Will Larry Salander’s Fraud Victims Get Their Money Back?
In early 2007, Earl Davis made a devastating discovery. Salander-O’Reilly Galleries, run by his friend Lawrence Salander, had secretly sold more than 90 artworks created by his father, Stuart Davis. Davis owned them. The looting was a financial blow and decimated Davis’s ability to initiate exhibits and promote the legacy of his father, who died in 1964. At Salander’s 2010 sentencing for stealing $120 million from clients and investors, Davis said he would’ve preferred being robbed at gunpoint.
The theft still stings. “Time may have the ability to heal all wounds, but such profound personal betrayal is timeless,” Davis said last week in an email. He added that “it’s been more than a little frustrating and disappointing” that the gallery’s nearly seven-year-old bankruptcy continues without any payments to creditors, who have filed claims saying they are owed almost $300 million.
Ronald Spencer, chairman of the art law practice at Carter Ledyard & Milburn LLP and a trustee of the Lachaise Foundation, which promotes the legacy of sculptor Gaston Lachaise, said he’s not surprised creditors have recovered only art. When the gallery failed, “there was no cash, just a lot of art,” Spencer said in an interview. “What was left was stuff that was harder to sell.”
In criminal court, Davis and other victims may see some recovery. On March 26, Leigh Morse, the Salander-O’Reilly director convicted of defrauding artist estates by selling work without informing them, lost her second appeal. She’s expected this coming Tuesday, April 22, at a hearing regarding the $1.65 million of restitution she was ordered to pay, said Diem Tran, a spokeswoman for Manhattan District Attorney Cyrus Vance, Jr. When reached at her Upper East Side gallery, Leigh Morse Fine Arts, Morse declined to comment.
The 64-year-old Salander is serving a six-to-18-year sentence at Mid-State Correctional Facility, north of Utica, New York.
Salander got his start in antiques and in his prime was “one of the kings of American modernism,” a rival dealer said. Roger Kimball, in a 2005 Wall Street Journal column, had called Salander-O’Reilly “a commercial art gallery that feels like a museum.” The luxury magazine Robb Report rated it the top gallery in the world. Salander did business with the likes of John McEnroe, New York Observer publisher Arthur Carter (whose sculptures had been exhibited at the gallery), Hester Diamond (the art collector mom of Beastie Boy Mike D.) and Robert De Niro, who consigned art by his father, Robert De Niro, Sr. Salander was in the midst of planning his 580th exhibition in October 2007 when a judge padlocked the doors on the ornate 71st Street space. According to a cascade of complaints filed in New York State Supreme Court, Salander-O’Reilly fell behind on its $154,000-a-month rent, sold consigned work without permission, and orchestrated art-related ponzi schemes.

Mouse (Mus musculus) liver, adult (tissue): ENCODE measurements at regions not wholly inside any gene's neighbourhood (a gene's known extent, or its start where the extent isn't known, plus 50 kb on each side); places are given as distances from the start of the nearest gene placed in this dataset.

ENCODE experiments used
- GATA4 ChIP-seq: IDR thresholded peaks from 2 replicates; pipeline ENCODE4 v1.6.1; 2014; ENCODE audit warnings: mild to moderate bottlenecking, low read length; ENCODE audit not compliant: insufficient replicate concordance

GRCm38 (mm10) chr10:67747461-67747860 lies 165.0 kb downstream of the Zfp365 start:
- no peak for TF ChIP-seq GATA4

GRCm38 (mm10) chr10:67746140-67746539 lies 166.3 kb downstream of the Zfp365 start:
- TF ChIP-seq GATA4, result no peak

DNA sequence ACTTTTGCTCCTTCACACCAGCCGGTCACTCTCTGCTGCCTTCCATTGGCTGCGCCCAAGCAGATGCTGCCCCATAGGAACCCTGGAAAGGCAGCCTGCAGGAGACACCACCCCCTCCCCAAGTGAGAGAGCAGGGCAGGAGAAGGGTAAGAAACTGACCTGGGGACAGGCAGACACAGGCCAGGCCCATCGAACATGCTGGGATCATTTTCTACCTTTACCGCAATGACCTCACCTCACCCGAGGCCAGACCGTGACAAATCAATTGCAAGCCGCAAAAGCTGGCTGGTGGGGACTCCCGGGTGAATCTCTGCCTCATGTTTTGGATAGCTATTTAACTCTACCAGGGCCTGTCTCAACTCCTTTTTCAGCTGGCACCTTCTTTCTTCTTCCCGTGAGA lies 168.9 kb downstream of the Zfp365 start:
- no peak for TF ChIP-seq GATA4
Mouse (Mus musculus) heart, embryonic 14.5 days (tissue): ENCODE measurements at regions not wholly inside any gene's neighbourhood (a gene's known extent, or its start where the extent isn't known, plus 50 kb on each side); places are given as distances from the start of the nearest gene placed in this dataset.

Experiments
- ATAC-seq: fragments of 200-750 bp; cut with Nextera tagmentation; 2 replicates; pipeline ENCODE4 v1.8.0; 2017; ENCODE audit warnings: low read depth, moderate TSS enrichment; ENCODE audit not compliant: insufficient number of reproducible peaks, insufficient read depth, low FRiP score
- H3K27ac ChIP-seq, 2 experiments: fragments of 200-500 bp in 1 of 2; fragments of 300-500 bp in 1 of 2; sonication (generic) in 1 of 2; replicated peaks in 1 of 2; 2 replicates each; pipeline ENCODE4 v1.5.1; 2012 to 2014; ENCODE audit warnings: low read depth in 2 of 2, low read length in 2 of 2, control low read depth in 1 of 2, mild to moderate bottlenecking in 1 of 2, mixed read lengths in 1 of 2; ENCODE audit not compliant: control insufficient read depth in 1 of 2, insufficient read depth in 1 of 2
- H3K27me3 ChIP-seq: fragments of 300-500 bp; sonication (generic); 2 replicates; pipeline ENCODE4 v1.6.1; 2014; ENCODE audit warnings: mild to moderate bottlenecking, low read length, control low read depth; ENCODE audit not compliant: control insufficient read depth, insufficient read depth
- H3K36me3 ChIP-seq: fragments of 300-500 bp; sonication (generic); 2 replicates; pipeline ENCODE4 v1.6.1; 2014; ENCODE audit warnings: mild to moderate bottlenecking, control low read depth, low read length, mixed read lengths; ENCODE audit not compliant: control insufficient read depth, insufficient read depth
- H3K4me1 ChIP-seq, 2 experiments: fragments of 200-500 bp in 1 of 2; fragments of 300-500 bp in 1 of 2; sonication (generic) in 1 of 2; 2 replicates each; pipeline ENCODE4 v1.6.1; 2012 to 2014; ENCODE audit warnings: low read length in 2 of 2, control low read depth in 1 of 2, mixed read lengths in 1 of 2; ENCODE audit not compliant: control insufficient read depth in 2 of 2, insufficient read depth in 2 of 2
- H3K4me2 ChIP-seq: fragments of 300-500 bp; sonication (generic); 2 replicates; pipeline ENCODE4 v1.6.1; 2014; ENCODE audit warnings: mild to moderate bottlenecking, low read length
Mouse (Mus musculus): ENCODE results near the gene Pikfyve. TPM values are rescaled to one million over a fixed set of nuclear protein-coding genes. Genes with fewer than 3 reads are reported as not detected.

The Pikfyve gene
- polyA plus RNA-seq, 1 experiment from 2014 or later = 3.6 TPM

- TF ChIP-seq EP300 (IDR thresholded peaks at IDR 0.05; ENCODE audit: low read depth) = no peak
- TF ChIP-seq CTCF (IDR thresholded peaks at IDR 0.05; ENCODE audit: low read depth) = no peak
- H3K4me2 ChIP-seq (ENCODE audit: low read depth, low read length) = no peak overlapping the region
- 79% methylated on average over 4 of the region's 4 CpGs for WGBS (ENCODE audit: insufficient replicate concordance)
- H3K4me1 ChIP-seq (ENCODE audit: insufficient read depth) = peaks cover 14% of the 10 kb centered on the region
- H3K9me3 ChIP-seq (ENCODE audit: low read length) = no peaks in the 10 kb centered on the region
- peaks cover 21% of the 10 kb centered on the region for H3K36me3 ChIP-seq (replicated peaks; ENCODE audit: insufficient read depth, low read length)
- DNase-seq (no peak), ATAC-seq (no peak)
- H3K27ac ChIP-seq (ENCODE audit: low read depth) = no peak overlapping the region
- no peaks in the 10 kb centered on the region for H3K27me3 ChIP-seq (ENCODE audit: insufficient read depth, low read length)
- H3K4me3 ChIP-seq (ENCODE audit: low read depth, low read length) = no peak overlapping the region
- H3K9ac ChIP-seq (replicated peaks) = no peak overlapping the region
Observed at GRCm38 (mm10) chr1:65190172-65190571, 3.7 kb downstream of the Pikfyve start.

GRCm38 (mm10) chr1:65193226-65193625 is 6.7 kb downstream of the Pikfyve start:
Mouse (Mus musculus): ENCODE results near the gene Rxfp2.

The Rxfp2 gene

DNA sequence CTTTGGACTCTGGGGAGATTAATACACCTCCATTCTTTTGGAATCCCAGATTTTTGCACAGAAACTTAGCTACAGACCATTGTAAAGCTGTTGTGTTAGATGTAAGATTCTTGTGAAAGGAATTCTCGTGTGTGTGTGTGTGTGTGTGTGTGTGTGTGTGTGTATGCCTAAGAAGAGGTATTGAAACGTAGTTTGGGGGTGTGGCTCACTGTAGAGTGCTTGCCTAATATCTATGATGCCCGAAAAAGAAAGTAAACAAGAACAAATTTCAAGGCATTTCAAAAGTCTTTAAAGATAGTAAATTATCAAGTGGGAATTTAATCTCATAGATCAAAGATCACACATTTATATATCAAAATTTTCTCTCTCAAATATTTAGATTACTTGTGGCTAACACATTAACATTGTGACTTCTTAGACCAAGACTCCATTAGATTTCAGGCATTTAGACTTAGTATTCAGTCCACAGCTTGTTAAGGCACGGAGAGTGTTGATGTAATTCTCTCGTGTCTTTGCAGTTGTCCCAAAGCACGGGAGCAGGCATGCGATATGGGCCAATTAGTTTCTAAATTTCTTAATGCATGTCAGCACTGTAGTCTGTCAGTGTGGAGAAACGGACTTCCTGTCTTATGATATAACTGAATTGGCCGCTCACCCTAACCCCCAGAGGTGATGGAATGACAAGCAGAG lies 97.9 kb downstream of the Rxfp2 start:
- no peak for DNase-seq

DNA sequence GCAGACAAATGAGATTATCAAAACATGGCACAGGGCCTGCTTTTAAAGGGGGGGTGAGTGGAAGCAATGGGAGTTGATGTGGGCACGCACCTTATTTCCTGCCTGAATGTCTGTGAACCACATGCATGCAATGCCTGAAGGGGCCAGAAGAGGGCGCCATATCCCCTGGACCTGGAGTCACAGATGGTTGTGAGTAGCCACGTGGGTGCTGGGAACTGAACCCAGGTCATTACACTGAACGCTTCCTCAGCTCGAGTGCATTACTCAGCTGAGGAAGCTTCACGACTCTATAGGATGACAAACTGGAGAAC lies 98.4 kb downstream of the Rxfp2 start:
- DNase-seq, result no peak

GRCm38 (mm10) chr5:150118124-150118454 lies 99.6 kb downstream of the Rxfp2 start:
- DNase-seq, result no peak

Upon pleading guilty to grand larceny and fraud, in 2010, Salander admitted to misleading investors about phony art resale schemes, selling art without remitting proceeds, and submitting fraudulent loan applications to Bank of America. With seven children from two marriages, he lived like his best clients, flying on private plans and splitting his time at a townhouse he owned near the Metropolitan Museum of Art and a weekend home in Millbook, New York. The gallery’s flawed business model in the last years was “premised, in part, on the belief that there is an undervalued market for Renaissance art due to the lack of recognition of the inherent value and importance of art from that period,” a bankruptcy filing says. Salander helped form a $45 million investment group, Renaissance Art Investors, aided by a $15 million line of credit from First Republic Bank. And the bank loaned the gallery more than $25 million and loaned Salander and his now ex-wife, Julie Dowden, many millions.
Salander collected compulsively, especially European art and tapestries from the 12th to early 18th centuries. This proved imprudent.The work was difficult to authenticate and never usurped modern and contemporary as collectors’ alternative investment of choice. At a 2010 Christie’s sale of art recovered from the gallery, a third of the 128 lots went unsold. The top lot, $262,400 for The Agony in the Garden, was attributed to “the studio of El Greco.”